François Truffaut had had a wonderful career. This self-educated film buff directed The 400 Blows, along with twenty-some other movies, founded the French New Wave movement, developed the auteur theory, and acted in Steven Spielberg’s Close Encounters of the Third Kind. He wrote movie reviews, books, and screenplays. But in any ambitious career, there is bound to be some failures. His adaptation of Ray Bradbury’s Fahrenheit 451 is one such failure. According to IMDB, Truffaut and fellow screenwriter Jean-Louis Richard wrote the screenplay before they had mastered English. Perhaps this fault alone would have domed this movie, but it was only one of many faults.
Fahrenheit 451 (1966), like its namesake novel, is about a dystopian society that had outlawed books. To enforce this ban, the firemen of the future hunt down and burn books. One such fireman is Guy Montag, played by Austrian actor Oskar Werner. Montag has a secret: He reads the books he was ordered to burn. British actress Julie Christie plays both Linda Montag, Montag’s wife, and Clarisse, a young woman who shares Montag’s secret obsession with books. They must keep this secret from The Captain (Cyril Cusack), Montag’s superior.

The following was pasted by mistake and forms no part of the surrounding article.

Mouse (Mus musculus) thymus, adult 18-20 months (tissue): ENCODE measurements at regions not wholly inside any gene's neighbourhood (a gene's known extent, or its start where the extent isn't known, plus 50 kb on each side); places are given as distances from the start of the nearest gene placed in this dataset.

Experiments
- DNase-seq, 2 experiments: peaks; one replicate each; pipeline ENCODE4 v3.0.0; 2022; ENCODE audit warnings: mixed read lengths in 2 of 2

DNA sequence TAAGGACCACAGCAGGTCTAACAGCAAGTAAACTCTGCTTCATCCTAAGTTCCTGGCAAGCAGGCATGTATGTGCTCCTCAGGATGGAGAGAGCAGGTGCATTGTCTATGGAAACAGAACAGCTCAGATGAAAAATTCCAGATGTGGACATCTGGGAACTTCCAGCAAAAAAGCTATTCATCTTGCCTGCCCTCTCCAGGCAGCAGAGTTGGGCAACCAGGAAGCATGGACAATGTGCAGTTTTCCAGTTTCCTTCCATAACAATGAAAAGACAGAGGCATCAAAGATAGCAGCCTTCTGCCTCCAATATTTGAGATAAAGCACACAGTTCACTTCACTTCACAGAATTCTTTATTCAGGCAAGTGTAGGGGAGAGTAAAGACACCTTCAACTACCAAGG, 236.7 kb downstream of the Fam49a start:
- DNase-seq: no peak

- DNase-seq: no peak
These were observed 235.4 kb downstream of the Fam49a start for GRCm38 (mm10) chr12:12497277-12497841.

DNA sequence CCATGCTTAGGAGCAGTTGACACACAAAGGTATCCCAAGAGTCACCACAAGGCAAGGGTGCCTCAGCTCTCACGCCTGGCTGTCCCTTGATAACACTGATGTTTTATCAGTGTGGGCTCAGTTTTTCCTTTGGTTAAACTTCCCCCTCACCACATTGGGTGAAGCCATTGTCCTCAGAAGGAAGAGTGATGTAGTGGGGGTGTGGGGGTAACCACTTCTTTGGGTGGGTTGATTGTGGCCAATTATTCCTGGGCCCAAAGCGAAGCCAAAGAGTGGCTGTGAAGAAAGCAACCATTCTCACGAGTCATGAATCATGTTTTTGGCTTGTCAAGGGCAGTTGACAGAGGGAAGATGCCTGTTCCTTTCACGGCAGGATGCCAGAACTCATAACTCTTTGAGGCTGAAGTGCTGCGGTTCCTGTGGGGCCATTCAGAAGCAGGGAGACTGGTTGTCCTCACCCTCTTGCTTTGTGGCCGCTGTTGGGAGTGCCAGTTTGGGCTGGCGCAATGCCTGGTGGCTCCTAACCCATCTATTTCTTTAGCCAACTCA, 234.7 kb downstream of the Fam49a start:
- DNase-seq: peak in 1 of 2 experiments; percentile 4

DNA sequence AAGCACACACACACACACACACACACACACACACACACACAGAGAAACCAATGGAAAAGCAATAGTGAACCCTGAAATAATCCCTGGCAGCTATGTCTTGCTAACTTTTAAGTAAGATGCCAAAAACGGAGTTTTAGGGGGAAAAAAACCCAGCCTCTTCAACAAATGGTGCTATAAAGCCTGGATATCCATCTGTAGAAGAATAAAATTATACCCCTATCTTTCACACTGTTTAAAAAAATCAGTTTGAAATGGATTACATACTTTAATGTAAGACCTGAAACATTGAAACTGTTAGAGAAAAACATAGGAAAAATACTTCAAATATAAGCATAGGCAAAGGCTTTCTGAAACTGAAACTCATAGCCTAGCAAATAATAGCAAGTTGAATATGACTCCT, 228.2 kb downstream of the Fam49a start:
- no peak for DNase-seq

Though a talented cast, they approached this work with little enthusiasm and no passion. Perhaps Werner was too uncomfortable with English to convey emotion in that language. Perhaps Truffaut instructed Christie to recite Linda’s lines with a wooden tone, in keeping with the theme that a society without books is a population of dull, lifeless idiots. Regardless the cause, the dialogue was monotone. Since the emotional groundwork was never laid, the few burst of emotion that came sounded forced and unrealistic.
Though, with few exceptions, the movie was faithful to the novel, it failed to create the same sense of dread I had experienced when reading the novel. Along with faulty pacing—the scenes felt rushed, underdeveloped, unconvincing—I believe the absence of a backstory hampered the story. How did a free society degenerate to this dystopia? Bradbury answered that question in his novel, but Truffaut ignored it in the movie. The backstory was essential to connect the world I know to this future world. Without that connection, the movie lacked the it-could-happen factor.
Ray Bradbury’s Fahrenheit 451 is an important novel about the dangers of censorship. When moviemakers went to adopt the book for a movie, it deserved serious thought and effort. Instead, this movie felt rushed and insincere. It was as if the director and actors, once they signed on the dotted line, regretted their decision and rushed through the work just to get it done and behind them. Read the book; avoid the movie.